How to Observe Property Changes with LitElement and TypeScript

Mar 3, 2021 · 5 minutes read · [TypeScript] [LitElement] [WebComponents]

In a previous post, I explained how to manage LitElement properties using @property and @internalProperty decorators through TypeScript. Also, I explained how LitElement manages the declared properties and when it triggers an update cycle, causing the component to re-render its defined template.

A couple of days ago I saw an interesting question regarding these property changes on a developer website:

How to observe @property changes in a LitElement component?

In this article, I will explain how you can observe(and “react” maybe?) these properties considering the lifecycle of a LitElement component.

A Practical Use Case

Let’s suppose you’re building a small application that needs to display a list of Users. You can select any of them and then other details should be displayed, in this case, the Address information.

Use Case: Users and their details

First Steps

Instead of creating a full project from scratch, we’ll take the @property vs @internalProperty demo as the starting point. So open that link and create a fork to follow up with the next steps.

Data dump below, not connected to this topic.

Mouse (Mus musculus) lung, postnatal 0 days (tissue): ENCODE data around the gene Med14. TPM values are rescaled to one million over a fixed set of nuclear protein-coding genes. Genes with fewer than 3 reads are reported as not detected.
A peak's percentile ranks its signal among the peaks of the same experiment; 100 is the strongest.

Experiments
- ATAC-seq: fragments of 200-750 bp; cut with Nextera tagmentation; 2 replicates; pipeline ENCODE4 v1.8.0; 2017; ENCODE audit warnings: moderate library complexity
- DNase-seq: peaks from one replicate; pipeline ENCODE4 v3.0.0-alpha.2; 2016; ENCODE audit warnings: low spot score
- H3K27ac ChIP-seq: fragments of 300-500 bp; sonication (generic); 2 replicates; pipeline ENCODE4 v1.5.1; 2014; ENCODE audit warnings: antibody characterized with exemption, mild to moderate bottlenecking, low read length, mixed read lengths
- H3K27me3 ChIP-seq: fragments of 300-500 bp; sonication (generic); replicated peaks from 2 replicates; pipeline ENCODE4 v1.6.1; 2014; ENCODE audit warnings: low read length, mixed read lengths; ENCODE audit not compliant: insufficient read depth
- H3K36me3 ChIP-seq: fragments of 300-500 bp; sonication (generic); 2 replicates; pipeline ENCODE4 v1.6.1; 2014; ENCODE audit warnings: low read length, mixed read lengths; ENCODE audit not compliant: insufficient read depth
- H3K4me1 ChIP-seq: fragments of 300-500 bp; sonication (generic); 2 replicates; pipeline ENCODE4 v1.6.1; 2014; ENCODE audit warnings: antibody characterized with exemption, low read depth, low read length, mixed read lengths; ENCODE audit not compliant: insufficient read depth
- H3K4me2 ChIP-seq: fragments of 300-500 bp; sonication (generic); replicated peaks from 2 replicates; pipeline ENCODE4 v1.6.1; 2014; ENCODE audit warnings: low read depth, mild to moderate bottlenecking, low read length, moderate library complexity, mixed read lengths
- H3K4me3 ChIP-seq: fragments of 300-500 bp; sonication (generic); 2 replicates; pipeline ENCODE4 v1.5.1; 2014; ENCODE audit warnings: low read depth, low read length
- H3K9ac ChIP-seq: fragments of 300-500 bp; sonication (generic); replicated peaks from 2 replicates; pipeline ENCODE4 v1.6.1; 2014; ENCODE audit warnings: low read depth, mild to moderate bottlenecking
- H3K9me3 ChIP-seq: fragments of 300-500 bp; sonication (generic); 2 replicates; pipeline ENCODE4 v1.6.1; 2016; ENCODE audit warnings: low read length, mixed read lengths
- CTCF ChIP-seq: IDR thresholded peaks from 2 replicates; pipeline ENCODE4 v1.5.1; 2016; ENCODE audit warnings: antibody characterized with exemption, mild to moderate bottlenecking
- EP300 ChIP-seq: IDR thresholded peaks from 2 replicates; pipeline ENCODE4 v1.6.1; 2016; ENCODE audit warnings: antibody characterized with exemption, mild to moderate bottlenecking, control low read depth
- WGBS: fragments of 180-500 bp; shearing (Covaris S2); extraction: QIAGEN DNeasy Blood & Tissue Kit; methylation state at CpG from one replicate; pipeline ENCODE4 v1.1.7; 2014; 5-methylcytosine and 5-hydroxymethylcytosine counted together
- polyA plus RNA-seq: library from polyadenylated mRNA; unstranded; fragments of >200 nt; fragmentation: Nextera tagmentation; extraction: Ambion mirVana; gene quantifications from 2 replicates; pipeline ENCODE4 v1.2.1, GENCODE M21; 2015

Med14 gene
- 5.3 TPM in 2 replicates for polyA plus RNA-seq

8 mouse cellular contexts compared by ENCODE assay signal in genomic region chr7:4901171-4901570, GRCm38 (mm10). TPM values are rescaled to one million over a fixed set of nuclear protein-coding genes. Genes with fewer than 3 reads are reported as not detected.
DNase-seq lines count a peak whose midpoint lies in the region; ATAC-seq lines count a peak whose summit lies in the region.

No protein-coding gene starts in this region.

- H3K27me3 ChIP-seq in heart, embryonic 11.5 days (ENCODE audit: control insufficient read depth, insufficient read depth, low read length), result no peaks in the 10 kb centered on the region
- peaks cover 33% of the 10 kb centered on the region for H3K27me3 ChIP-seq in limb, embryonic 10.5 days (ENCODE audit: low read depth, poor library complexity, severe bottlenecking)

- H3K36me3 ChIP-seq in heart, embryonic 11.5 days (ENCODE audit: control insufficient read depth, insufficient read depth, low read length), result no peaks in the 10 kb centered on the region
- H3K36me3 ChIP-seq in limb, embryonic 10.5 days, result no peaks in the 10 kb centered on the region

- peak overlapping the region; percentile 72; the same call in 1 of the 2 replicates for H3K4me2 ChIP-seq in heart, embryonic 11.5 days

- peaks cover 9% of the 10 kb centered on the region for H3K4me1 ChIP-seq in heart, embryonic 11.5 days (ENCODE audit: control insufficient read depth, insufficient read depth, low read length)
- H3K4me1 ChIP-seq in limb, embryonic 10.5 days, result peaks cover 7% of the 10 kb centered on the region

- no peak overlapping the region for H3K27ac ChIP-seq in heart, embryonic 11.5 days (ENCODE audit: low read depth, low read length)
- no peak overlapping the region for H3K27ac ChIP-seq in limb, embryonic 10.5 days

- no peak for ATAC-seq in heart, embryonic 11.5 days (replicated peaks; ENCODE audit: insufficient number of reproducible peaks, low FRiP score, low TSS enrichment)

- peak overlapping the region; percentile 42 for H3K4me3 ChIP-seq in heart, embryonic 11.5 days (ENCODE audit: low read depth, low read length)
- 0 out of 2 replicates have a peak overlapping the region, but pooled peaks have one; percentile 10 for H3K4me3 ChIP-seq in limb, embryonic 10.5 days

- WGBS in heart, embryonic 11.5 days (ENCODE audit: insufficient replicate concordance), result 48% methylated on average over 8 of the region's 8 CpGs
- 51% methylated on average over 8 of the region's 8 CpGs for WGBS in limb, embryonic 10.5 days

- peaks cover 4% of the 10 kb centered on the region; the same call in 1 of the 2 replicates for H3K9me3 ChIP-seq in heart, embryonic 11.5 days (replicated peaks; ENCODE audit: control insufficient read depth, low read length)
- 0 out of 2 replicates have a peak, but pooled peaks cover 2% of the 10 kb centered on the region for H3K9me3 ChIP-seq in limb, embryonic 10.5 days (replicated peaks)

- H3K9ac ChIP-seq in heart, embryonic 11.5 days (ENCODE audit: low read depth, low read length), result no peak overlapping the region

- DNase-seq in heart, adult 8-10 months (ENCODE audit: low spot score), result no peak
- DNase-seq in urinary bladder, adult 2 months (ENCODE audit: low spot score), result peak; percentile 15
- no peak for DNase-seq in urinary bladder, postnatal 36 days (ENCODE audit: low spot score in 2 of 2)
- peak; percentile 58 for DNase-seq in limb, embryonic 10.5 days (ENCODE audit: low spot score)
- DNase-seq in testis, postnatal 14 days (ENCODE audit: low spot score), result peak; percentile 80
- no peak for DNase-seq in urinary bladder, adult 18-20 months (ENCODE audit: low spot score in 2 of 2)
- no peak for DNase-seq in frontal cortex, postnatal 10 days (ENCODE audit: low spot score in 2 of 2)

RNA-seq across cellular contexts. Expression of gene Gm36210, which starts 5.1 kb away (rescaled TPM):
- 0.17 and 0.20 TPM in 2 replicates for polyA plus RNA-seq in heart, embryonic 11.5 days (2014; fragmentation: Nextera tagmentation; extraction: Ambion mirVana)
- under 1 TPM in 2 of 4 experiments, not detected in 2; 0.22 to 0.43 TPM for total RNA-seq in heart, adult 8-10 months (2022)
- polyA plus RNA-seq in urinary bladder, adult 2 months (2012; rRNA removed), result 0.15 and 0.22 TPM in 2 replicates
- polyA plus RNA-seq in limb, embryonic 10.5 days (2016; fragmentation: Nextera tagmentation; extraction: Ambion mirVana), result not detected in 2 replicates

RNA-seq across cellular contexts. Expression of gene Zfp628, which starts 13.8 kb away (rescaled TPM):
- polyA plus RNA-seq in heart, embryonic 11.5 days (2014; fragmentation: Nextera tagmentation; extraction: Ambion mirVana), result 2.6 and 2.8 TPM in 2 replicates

Project Content

Once you complete the fork, you’ll have a project ready with:

  • The Data Model, using TypeScript interfaces and static typing.
  • A Data Set, which exports two constants for easy testing: users and address.
  • Two Web Components using LitElement
    • The MainViewer Component, which is a container component that will be in charge of displaying both the list of users and their details.
    • The AddressViewer Component, which is a child component that receives the userId selected in the main list.

Property Changes

Let’s take a closer look at the existing components to understand the main properties that will be considered later.

The main-viewer.ts file defines the following template:

<div>
  <h1>User Address Viewer</h1>
  <!-- The User list is rendered here -->
  <!-- Child component rendered below -->
  <address-viewer .userId="${this.userId}"></address-viewer>
</div>

The code snippet shows the relevance of the userId property, declared as part of the MainViewer component: Every time it changes, the render function will be triggered sending the new property value to its child component(<address-viewer userId=${newValue}>).